On the heels of its failed courtship of AstraZeneca (NYSE:AZN), Pfizer (NYSE:PFE) may want to turn its attention to Eli Lilly (NYSE:LLY) -- another drugmaker with proven diabetes treatments and promising oncology drugs.
Pfizer was ready to pay $118 billion for AstraZeneca, but it might win Lilly for less.
What Pfizer wants
AstraZeneca's attractiveness stemmed from its established diabetes franchise and its potential new cancer drugs.
In December, AstraZeneca acquired the half of its diabetes partnership it didn't own from Bristol-Myers Squibb, agreeing to pay nearly $2.7 billion up front and future milestone and royalty payments in exchange for full control of Onglyza, Atacand, Byetta, and Bydureon.
In addition to the $1 billion a year diabetes business, Pfizer was also intrigued by AstraZeneca's oncology portfolio.
AstraZeneca already markets five oncology drugs that generate a combined $750 million in quarterly sales. Those sales could climb substantially if AstraZeneca's oncology research results in approvals. The company's cancer drug pipeline includes ovarian cancer treatment olaparib and PD-L1 drug MEDI4736, two products that if approved may eventually combine to generate billions of dollars a year in peak sales.
What Lilly delivers
LIke AstraZeneca, Eli Lilly boasts a proven stable of diabetes drugs that includes top-selling insulin Humalog, which posted sales of more than $2.6 billion last year, up 9% from 2012. Lilly also markets the diabetes drug Humulin, which generated $1.3 billion in sales during 2013.
Lilly's pipeline also includes additional promising diabetes drugs such as dulaglutide and empagliflozin.
Dulaglutide is a GLP-1 diabetes drug that is being reviewed for approval by the FDA. If approved, dulaglutide will face off against Novo Nordisk's blockbuster Victoza and AstraZeneca's top-selling Bydureon and Byetta. Empagliflozin is a SGLT-2-targeting diabetes drug that will likely be resubmitted for approval soon given that FDA concerns over Lilly's partner Boehringer's manufacturing plant have been addressed. If approved, empagliflozin would compete for share against Johnson & Johnson's Invokana and AstraZeneca's Farxiga.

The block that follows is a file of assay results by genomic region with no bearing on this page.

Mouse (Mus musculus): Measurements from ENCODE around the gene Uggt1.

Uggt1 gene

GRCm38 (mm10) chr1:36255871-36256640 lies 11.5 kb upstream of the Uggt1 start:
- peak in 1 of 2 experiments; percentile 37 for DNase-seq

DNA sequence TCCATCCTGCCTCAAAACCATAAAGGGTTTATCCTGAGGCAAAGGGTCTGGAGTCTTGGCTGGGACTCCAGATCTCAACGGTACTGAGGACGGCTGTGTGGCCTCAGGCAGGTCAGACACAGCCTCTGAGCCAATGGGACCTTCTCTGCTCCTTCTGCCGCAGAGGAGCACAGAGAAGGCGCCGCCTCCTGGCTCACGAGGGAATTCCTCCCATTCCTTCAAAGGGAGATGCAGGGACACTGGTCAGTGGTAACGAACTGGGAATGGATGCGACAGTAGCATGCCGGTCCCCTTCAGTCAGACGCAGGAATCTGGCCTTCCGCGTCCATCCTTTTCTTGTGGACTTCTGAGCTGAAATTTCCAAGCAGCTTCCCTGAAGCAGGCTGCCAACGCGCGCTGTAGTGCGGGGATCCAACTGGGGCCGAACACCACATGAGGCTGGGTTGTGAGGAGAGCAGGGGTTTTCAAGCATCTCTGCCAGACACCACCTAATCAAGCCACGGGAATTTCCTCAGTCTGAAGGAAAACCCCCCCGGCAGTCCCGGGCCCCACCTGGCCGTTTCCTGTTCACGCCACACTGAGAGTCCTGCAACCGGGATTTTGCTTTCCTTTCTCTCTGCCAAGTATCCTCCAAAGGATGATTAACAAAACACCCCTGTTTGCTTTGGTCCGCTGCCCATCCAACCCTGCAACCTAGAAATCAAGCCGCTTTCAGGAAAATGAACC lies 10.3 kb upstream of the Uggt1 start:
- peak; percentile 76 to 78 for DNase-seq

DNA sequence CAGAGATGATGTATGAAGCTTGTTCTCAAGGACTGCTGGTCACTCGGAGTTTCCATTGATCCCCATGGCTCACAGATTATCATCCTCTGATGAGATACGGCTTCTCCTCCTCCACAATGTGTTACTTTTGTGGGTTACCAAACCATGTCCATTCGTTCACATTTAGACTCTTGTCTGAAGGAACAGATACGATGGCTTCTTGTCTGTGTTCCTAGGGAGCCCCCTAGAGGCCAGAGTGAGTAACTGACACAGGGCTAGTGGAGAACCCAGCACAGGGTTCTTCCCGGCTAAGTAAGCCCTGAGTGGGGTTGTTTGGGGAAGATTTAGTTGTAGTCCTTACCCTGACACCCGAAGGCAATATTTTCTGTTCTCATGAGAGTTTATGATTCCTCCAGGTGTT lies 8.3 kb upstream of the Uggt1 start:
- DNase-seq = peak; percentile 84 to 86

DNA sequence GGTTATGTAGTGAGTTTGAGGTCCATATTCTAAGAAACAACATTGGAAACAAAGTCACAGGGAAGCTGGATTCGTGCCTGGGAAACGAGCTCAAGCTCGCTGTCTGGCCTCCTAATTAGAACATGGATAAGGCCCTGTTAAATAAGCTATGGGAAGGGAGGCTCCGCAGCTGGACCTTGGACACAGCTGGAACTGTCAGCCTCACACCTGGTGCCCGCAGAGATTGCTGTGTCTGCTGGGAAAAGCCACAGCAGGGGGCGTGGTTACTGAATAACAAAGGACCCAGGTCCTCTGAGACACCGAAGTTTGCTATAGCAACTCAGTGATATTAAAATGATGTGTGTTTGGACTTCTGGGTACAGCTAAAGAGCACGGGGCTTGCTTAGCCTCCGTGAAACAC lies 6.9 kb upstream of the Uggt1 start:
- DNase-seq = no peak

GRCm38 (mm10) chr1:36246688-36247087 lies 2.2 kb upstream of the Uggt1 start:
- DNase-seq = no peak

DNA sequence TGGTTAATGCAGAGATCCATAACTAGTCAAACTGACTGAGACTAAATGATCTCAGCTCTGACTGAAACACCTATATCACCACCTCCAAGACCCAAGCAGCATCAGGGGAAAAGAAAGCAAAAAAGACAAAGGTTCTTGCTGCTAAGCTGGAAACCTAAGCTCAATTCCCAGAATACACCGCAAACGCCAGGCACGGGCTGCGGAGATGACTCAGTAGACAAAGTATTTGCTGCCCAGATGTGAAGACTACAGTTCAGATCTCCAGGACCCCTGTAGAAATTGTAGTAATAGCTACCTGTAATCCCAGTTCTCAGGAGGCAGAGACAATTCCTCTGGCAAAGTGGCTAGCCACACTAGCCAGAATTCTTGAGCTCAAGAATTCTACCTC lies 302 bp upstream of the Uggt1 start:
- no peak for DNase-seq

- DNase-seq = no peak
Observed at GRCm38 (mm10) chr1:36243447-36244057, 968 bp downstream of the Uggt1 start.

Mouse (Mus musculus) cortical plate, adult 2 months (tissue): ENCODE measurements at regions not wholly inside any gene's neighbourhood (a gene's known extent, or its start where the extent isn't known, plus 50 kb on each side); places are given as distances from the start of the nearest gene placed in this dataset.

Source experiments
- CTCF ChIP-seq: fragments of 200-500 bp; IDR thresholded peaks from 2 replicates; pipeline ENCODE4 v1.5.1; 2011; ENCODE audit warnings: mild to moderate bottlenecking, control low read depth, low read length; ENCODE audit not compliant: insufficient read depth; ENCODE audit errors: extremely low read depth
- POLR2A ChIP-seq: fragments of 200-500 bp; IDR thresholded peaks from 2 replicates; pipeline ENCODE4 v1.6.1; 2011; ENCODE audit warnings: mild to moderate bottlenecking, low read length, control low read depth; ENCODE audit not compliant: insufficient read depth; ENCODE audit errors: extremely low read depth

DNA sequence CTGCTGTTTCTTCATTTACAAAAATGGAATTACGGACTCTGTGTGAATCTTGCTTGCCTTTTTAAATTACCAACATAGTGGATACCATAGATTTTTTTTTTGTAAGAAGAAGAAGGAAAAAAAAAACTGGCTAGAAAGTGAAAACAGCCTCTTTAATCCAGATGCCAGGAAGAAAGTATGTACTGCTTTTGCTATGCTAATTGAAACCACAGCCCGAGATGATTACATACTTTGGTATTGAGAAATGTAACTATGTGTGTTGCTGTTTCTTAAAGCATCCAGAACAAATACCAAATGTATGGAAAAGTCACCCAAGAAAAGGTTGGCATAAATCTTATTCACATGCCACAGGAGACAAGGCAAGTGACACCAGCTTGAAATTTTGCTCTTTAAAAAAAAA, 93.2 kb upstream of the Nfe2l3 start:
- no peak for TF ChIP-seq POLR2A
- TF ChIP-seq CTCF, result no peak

Lilly also markets proven cancer drugs such as Alimta, a lung cancer therapy that posted sales of $2.7 billion in 2013, up 4% from 2012. And Lilly's drug pipeline just notched FDA approval of gastric cancer drug Cyramza, which may also have potential in lung cancer. Lilly also has necitumumab in phase 3 trials for non-small cell lung cancer and 14 ongoing phase 2 cancer programs.
In addition, if Pfizer were to acquire Lilly it would get its hands on the blockbuster osteoporosis drug Forteo, ADHD drug Strattera, and cardiovascular drug Effient. Strattera and Effient both posted double-digit sales growth last year, respectively climbing to $709 million and $509 million. Pfizer would also gain Lilly drugs in phase 3 trials for rheumatoid arthritis, psoriasis, lupus, and pain. Of course, Lilly wouldn't give Pfizer the benefit of the tax inversion that Astra would have -- something which many argued was a big part of the premium Pfizer was willing to pay.
Fool-worthy final thoughts
AstraZeneca's goal of $45 billion a year in annual sales, 75% more than it's generating today, would go a long way to justifying Pfizer's nine-figure offer price. However, hitting that sales target requires a lot of things to go right, which is particularly difficult in oncology, where more than 90% of drugs in trials fail to reach the market.
Pfizer was willing to pay 4.7 times AstraZeneca's current sales to capture that potential opportunity (and risk). Since Lilly's market cap stands at $63 billion, Pfizer could potentially buy the company for less than it offered AstraZeneca (which has a market cap of over $90 billion), but that doesn't mean it will happen. Pfizer may simply not be interested in buying Lilly -- it doesn't have AstraZeneca's tax benefit, and the pipeline is materially different. And Lilly may be just as reticent to sell as AstraZeneca, but Pfizer won't know if it doesn't ask.